Friday, October 03, 2014

LANGUAGE - What Science Says About Grammar

"Science Says You Can Split Infinitives and Use the Passive Voice" by Chris Mooney, Mother Jones 10/3/2014


Steven Pinker explains why you don't have to follow bogus grammar rules.

Leave it to a scientist to finally explain how to kill off bad writing.

In his new book, The Sense of Style: The Thinking Person's Guide to Writing in the 21st Century., Steven Pinker basically outdoes Strunk and White.  The celebrated Harvard cognitive scientist and psycholinguist explains how to write in clear, "classic" prose that shares valuable information with clarity but never condescension.  And he tells us why so many of the tut-tutting grammar "rules" that we all think we're supposed to follow—don't split infinitives, don't use the passive voice, don't end a sentence with a preposition—are just nonsense.

"There are so many bogus rules in circulation that kind of serve as a tactic for one-upmanship," explains Pinker on the latest episode of the Inquiring Minds podcast.  "They're a way in which one person can prove that they're more sophisticated or literate than someone else, and so they brandish these pseudo-rules."

Unlike past sages of style, Pinker approaches grammar from a scientific perspective, as a linguist.  And that's what leads him to the unavoidable conclusion that language is never set in stone; rather, it is a tool that is constantly evolving and changing, continually adding new words and undoing old rules and assumptions.  "When it comes to correct English, there's no one in charge; the lunatics are running the asylum," writes Pinker in The Sense of Style.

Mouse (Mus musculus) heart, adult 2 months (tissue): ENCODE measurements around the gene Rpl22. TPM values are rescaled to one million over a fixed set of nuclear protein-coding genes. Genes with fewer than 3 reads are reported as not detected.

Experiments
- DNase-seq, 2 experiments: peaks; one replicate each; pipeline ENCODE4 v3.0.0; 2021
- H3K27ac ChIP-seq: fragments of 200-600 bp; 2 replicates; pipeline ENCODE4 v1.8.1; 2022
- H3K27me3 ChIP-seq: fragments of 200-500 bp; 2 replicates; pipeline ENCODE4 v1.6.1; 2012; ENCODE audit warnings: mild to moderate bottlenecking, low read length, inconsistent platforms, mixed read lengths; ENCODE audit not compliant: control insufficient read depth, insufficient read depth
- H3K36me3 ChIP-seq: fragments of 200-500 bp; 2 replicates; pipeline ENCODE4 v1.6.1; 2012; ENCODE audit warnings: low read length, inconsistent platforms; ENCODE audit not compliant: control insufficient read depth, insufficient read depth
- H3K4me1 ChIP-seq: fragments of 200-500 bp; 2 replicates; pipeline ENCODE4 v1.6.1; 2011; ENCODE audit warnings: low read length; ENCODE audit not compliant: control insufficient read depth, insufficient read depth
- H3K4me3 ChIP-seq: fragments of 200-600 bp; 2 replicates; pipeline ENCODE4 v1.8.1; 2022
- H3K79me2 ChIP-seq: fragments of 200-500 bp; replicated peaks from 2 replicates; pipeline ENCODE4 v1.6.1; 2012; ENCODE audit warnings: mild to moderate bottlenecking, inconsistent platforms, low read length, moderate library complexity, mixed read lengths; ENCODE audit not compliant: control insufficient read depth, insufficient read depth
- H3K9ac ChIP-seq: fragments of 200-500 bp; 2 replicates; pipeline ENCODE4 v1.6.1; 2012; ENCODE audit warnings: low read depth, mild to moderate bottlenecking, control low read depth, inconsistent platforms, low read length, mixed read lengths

Indeed, Pinker notes with amusement in the book that in every era, there is always somebody complaining about how all the uncouth speakers of the day are wrecking the Queen's English.  It's basically the linguistic equivalent of telling the kids to get off your lawn.  Why does this happen?  "As a language changes from beneath our feet, we feel the sands shifting and always think that it's a deterioration," explains Pinker on the podcast.  "Whereas, everything that's in the language was an innovation at some point in the history of English.  If you're living through the transition, it feels like a deterioration even though it's just a change."

Thus, Pinker notes that in their classic book, The Elements of Style, published in the mid-20th century, Strunk and White instructed writers not to use the verb "to contact."  Look how that turned out for them.

The same framework allows Pinker to explain why so many grammatical "rules" that we all think we have to follow are, in fact, bogus.  His outlook is refreshingly anti-authoritarian:  You don't have to follow supposed grammar rules, he says, unless there is actually a good reason for following them.

Here, then, is a brief but highly liberating list of glorious rule-breaking activities that Pinker says you should feel free to engage in:

Do split infinitives.  For Pinker, the idea that you cannot split infinitives—for example, the classic complaint that Star Trek was wrong to describe the Starship Enterprise's mission as "to boldly go where no man has gone before"; it should have been "to go boldly" or "boldly to go"—is "the quintessential bogus rule."

"No good writer in English has ever followed it consistently, if you do follow it it makes your prose much worse," Pinker explained on Inquiring Minds.

Indeed, according to Pinker, this is a rather striking case in which the alleged prohibition seems to be mostly perpetuated by urban legend or word of mouth.  It doesn't even seem to be seriously asserted as a rule by any supposed style experts.  "This rule kind of levitates in mid-air, there's actually no support even from the style manuals," adds Pinker.

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